The Texas Department of Criminal Justice has changed the method for notifying victims of violent crime if their attacker has violated parole.
Karin Richmond is a former lobbyist, both in Austin and in Washington, D.C.. In 1983, while in her hotel room in Austin, Richmond was brutally stabbed more than a dozen times, her nose cut off, and blinded by her attacker, an employee of the hotel.
“He was imprisoned for a sentence of 90 years which came to 30 years and now he’s been released on parole with a GPS monitoring bracelet," Richmond said.
But what if the paroled attacker were to violate his parole and go off the grid? Richmond said the state’s notification of that kind of violation was unacceptable and too slow.
“The victim would be told by a letter from the Texas Deptartment of Criminal Justice saying that ‘your assailant has broken the terms of his parole,' " she said.
Richmond set about the job of getting the department to stop sending letters in the mail -- she suggested victims would rather be notified more quickly and efficiently by a text message.
“We sent out approximately 6,000 letters and emails," TDCJ spokesman, Jason Clark, said. He said Richmond convinced the department and February 10, the texting procedure went live for potentially all of those 6,000 victims of violent crimes – if they respond to the email.
“And the letters were letting them know that they had the opportunity, if they choose, to enroll in a new notification system that would send them a text message on three areas of notification. And those three areas would be when an arrest warrant was issued, when an arrest warrant was withdrawn, or when an arrest is made regarding their offender,” Clark said.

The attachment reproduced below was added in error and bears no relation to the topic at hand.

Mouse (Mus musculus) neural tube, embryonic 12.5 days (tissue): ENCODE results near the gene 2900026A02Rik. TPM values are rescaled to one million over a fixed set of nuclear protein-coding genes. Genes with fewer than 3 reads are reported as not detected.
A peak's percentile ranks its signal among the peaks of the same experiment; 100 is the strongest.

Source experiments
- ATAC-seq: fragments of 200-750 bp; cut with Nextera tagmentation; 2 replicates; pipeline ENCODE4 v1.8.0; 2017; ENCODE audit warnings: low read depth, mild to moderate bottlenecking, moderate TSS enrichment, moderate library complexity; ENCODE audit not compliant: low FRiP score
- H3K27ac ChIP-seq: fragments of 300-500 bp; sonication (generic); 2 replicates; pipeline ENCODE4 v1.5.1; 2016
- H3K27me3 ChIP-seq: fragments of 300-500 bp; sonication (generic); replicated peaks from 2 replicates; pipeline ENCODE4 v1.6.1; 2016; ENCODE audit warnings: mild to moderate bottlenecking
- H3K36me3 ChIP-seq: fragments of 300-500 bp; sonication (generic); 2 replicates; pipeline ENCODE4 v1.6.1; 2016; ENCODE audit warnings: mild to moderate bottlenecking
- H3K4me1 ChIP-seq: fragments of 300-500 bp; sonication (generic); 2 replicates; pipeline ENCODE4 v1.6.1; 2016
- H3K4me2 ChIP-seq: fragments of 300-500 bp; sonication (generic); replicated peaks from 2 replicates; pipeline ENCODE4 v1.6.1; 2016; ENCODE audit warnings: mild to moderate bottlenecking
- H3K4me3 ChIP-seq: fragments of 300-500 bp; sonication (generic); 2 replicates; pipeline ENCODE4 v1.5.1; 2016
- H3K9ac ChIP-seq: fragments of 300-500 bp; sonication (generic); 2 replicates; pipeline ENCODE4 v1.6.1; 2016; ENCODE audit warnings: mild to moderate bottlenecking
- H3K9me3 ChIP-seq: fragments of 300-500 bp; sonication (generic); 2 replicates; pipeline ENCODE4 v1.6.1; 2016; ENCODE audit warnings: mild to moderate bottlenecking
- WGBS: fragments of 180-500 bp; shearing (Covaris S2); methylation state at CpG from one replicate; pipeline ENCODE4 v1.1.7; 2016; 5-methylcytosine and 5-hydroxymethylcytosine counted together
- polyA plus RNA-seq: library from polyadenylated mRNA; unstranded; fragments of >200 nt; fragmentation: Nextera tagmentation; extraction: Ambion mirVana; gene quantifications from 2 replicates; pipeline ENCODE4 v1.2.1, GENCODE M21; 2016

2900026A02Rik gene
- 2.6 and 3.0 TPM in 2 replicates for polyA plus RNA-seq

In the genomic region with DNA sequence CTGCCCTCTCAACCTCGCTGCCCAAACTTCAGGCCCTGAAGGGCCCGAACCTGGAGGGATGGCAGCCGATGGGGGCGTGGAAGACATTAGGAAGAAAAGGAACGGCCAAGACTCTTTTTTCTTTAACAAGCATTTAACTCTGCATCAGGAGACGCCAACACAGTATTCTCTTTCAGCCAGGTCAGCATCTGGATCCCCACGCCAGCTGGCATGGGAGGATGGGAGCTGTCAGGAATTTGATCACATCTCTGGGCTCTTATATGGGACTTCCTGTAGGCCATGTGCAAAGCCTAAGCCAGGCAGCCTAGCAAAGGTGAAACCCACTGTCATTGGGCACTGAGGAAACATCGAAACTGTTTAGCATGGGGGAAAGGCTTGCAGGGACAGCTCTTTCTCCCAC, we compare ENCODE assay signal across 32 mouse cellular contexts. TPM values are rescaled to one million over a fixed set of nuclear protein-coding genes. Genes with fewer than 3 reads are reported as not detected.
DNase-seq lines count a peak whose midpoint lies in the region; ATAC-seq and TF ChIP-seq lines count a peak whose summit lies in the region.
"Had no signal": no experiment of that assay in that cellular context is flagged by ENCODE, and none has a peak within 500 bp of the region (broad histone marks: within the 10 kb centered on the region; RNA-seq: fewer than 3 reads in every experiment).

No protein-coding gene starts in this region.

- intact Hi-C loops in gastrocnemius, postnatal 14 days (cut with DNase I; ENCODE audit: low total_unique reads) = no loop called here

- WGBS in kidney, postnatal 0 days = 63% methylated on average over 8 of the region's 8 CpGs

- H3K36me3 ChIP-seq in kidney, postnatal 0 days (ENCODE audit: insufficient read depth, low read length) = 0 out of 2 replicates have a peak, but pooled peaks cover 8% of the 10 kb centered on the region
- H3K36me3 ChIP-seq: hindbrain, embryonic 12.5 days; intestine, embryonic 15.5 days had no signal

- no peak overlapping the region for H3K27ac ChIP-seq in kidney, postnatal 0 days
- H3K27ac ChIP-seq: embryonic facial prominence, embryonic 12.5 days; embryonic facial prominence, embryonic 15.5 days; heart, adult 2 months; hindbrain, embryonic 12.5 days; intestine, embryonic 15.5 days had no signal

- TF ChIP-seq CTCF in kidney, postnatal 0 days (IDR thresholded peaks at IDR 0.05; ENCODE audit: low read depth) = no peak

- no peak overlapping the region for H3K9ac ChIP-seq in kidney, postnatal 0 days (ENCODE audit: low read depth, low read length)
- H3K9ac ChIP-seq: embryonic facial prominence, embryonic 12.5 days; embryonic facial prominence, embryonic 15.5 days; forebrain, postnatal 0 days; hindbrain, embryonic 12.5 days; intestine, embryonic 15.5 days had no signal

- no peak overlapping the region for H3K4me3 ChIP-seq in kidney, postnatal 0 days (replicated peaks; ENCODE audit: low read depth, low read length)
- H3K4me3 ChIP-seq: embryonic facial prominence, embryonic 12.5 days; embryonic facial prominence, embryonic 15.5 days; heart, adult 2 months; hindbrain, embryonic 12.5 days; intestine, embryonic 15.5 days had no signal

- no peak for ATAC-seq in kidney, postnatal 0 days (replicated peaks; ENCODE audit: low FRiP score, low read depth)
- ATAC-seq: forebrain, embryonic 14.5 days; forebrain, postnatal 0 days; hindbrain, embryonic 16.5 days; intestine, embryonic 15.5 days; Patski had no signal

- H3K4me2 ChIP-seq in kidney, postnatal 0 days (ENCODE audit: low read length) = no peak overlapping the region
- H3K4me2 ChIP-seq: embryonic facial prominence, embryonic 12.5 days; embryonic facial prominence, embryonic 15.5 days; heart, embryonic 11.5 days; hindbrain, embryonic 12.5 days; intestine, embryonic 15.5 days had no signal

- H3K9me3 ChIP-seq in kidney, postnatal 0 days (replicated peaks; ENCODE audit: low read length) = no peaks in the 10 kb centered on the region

Richmond said state Sen. Juan "Chuy" Hinojosa, D- McAllen, helped her to work for the procedural change.
“With this change, registered victims of a statutory offense will receive a text message notifying them that a warrant or actionable offense has been issued against their assailant," she said. "And she will know that within approximately 20 minutes.”
Richmond has written a book about her attack and recovery and continues to work through the trauma by lobbing and pushing for legislation that helps others. She was honored for her work with the Art of Peace Award at St. Mary’s University last week.
St. Mary's English professor Dr. Richard Pressman helped to found the President’s Peace Commission at St. Mary’s and created the award. He said working for peace is not just about politics.
“There’s an aesthetic side to it. There’s a touching of people’s souls. And there are many ways to do it. And so we try to bring that idea and we try to be an open forum as well,” Pressman said.
The award was presented during St. Mary’s three-day criminal justice program. It is given annually to an artist in any medium whose life work has promoted peace, justice and understanding. Other recipients have included poet laureate Dr. Carman Tafolla, author John Philip Santos, artist Brother Cletus, and editorial cartoonist John Branch.
In accepting the award, Richmond said she hopes the texting procedure will help other victims of violent crimes and encourage them to sign up through the Texas Dept. of Criminal Justice website.